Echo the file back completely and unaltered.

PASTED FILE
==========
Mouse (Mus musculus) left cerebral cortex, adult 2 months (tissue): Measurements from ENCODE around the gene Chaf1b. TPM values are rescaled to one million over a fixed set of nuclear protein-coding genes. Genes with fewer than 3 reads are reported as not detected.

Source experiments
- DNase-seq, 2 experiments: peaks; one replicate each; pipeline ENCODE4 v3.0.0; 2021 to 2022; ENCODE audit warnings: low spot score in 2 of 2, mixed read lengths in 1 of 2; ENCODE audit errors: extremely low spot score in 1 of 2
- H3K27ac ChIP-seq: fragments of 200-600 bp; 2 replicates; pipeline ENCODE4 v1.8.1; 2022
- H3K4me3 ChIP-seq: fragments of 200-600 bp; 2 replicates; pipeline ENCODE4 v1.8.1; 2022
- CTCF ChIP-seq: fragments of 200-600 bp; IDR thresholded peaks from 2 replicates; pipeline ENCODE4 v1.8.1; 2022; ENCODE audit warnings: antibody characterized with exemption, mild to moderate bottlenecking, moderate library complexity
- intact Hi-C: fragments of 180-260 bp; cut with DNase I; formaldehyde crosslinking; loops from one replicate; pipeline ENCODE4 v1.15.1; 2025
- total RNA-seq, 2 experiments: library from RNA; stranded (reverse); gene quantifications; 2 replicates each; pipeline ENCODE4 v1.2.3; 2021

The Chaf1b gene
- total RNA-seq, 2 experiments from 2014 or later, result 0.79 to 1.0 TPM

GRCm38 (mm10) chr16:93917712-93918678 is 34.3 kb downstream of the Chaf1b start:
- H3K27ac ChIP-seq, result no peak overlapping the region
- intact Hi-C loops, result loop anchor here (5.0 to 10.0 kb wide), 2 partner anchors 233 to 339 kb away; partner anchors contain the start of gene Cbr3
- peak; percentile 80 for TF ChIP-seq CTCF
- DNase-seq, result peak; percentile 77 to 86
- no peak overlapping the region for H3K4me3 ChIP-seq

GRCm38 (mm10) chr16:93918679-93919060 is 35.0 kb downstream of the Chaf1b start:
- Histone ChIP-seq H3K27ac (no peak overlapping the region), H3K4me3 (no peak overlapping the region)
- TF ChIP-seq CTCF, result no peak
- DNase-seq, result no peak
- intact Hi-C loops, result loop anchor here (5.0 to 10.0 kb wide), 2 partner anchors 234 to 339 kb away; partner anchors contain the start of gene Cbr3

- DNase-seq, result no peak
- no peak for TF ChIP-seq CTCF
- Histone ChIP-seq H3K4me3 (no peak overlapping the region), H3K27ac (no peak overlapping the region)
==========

Mouse (Mus musculus) left cerebral cortex, adult 2 months (tissue): Measurements from ENCODE around the gene Chaf1b. TPM values are rescaled to one million over a fixed set of nuclear protein-coding genes. Genes with fewer than 3 reads are reported as not detected.

Source experiments
- DNase-seq, 2 experiments: peaks; one replicate each; pipeline ENCODE4 v3.0.0; 2021 to 2022; ENCODE audit warnings: low spot score in 2 of 2, mixed read lengths in 1 of 2; ENCODE audit errors: extremely low spot score in 1 of 2
- H3K27ac ChIP-seq: fragments of 200-600 bp; 2 replicates; pipeline ENCODE4 v1.8.1; 2022
- H3K4me3 ChIP-seq: fragments of 200-600 bp; 2 replicates; pipeline ENCODE4 v1.8.1; 2022
- CTCF ChIP-seq: fragments of 200-600 bp; IDR thresholded peaks from 2 replicates; pipeline ENCODE4 v1.8.1; 2022; ENCODE audit warnings: antibody characterized with exemption, mild to moderate bottlenecking, moderate library complexity
- intact Hi-C: fragments of 180-260 bp; cut with DNase I; formaldehyde crosslinking; loops from one replicate; pipeline ENCODE4 v1.15.1; 2025
- total RNA-seq, 2 experiments: library from RNA; stranded (reverse); gene quantifications; 2 replicates each; pipeline ENCODE4 v1.2.3; 2021

The Chaf1b gene
- total RNA-seq, 2 experiments from 2014 or later, result 0.79 to 1.0 TPM

GRCm38 (mm10) chr16:93917712-93918678 is 34.3 kb downstream of the Chaf1b start:
- H3K27ac ChIP-seq, result no peak overlapping the region
- intact Hi-C loops, result loop anchor here (5.0 to 10.0 kb wide), 2 partner anchors 233 to 339 kb away; partner anchors contain the start of gene Cbr3
- peak; percentile 80 for TF ChIP-seq CTCF
- DNase-seq, result peak; percentile 77 to 86
- no peak overlapping the region for H3K4me3 ChIP-seq

GRCm38 (mm10) chr16:93918679-93919060 is 35.0 kb downstream of the Chaf1b start:
- Histone ChIP-seq H3K27ac (no peak overlapping the region), H3K4me3 (no peak overlapping the region)
- TF ChIP-seq CTCF, result no peak
- DNase-seq, result no peak
- intact Hi-C loops, result loop anchor here (5.0 to 10.0 kb wide), 2 partner anchors 234 to 339 kb away; partner anchors contain the start of gene Cbr3

- DNase-seq, result no peak
- no peak for TF ChIP-seq CTCF
- Histone ChIP-seq H3K4me3 (no peak overlapping the region), H3K27ac (no peak overlapping the region)